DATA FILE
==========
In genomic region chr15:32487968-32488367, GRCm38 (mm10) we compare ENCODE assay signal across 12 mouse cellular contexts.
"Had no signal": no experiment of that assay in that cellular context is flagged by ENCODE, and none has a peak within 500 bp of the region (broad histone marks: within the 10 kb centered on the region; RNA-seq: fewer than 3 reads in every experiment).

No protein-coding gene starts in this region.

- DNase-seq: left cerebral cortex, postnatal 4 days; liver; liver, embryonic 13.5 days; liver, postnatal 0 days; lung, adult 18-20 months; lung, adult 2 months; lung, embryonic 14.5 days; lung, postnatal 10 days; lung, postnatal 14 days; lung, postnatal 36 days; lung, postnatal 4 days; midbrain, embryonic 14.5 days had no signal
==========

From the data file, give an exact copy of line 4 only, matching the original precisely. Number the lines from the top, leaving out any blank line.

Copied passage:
- DNase-seq: left cerebral cortex, postnatal 4 days; liver; liver, embryonic 13.5 days; liver, postnatal 0 days; lung, adult 18-20 months; lung, adult 2 months; lung, embryonic 14.5 days; lung, postnatal 10 days; lung, postnatal 14 days; lung, postnatal 36 days; lung, postnatal 4 days; midbrain, embryonic 14.5 days had no signal